Hey Momma.

My nearly 8-month-old has begun crawling over the past couple of weeks. He is a fast little boy who likes to throw his toys, squeal, and snuggle. I already know one very important trait of his that I am certain will carry him far: passion. He feels deeply and expresses greatly.

He is partial to me, not preferring even looking at strangers unless I am also in his line of vision. It has taken me a good portion of his short life to adjust to his high-need personality. I was one of those parents who thought it was weird and unusual, often at the fault of the parent, for a child to cry around strangers, dislike anyone besides their mom, and need to be held often. I was one of those people who thought, “You can fix that!” He came into my world as a sweet treasure, one that followed a sorrowful loss, and he has not lived a day without reminding me of how precious he is.

It didn’t take me long to realize that actually, you can’t “fix” a baby (considering there wasn’t anything wrong with him in the first place). It did, however, take some adjusting to the fact that my sweet Asa baby wanted me & me alone. He is hardly like the baby my firstborn was, who was mild-mannered, almost always happy, and enamored by nearly everyone. I was quick to think that it was me, that I had done something at some point in my pregnancy & first days of motherhood with Asa that brought about a little boy who was fierce & loud, unyielding only on his own time rather than ours, and unhappy in the arms of others. I was quick to assume that it was I who was at fault.

But that’s where the glory of this little boy’s life begins to unfold. He teaches me often how I am not perfect and how perfect that is. I never thought I’d have difficulties with a baby because, well, I didn’t with my first. But having difficulties, although uncomfortable and easily susceptible to the prodding of the devil against my abilities, is surrounded by grace. Mothering is hard, and really, it doesn’t let up as time goes by. Instead, you find yourself swimming in the grace you thought you were drowning in, knowing that perfection is unattainable, and that is okay.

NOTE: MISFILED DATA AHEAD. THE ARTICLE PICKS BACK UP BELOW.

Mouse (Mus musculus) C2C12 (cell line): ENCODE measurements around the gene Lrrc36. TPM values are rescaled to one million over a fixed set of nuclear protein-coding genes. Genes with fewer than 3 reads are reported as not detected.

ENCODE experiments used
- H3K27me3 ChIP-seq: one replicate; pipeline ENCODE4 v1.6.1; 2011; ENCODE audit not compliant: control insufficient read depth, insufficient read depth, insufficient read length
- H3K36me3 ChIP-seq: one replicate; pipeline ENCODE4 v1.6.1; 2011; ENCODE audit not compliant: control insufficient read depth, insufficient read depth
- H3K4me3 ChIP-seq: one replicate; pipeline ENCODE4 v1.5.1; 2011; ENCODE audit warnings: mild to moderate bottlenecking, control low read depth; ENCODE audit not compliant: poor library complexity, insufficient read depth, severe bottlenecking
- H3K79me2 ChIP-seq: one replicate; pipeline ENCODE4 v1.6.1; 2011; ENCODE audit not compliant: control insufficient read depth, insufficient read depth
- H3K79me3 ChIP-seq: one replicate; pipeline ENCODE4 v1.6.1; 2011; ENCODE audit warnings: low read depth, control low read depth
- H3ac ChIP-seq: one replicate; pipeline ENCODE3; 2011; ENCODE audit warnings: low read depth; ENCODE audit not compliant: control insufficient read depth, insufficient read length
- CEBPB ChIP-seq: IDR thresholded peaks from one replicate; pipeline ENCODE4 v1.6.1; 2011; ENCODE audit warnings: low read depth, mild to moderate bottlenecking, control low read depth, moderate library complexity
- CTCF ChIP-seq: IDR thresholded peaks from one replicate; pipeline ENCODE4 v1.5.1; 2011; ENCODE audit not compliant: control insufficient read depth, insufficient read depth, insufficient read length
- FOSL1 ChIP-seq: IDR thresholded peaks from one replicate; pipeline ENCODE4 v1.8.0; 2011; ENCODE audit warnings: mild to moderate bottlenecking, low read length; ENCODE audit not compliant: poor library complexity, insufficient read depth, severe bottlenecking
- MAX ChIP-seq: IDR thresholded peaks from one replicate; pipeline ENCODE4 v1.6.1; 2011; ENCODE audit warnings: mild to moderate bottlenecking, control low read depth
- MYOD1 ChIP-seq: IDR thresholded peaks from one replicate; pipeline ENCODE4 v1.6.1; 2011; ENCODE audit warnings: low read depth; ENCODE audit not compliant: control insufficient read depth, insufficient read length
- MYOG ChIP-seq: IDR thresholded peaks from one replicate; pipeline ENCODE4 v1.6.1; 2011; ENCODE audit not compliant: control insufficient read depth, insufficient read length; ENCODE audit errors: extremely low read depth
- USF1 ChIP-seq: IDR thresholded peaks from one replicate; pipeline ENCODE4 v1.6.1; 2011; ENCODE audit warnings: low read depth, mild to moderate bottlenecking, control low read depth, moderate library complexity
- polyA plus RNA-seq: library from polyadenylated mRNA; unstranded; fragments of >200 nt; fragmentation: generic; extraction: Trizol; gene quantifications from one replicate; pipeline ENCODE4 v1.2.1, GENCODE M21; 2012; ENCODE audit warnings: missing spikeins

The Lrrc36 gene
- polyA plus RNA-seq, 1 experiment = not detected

What can prepare you for motherhood? Nothing. The truth is, it is difficult. It is a constant battle of questioning yourself and realizing that instincts are your best bet. It’s believing that perfection is not attainable, your abilities really are enough, and that grace is sufficient. And if you find yourself someday crying with a baby in your arms because it feels overwhelming to be doing what you do, know that we have all been there. All of us. I broke down in a restaurant last week because Asa was crying, and I couldn’t get him to sleep. I was mortified. We all want to appear perfect, to know exactly what our kids need at every moment, and to seem like mothering is where we thrive most of all because we rock. But we don’t. We thrive because of grace, because of Jesus, and because we lean on His strength, endurance, patience & love. These little babes just need us. They don’t need us to be excellent in the eyes of all of our spectators (who aren’t really watching us all the time, just so you know). They need us to show them what it looks like to walk in grace, covered by the confidence of Christ. And really, that means crying sometimes, admitting we can’t do it all, and putting aside our reservations & fears in order to love them back just as fiercely.

Moms, you’re doing a great job. I promise. It may never be easy, but there will never come a day when it is not worth it. You’re not drowning. You’re swimming in grace.

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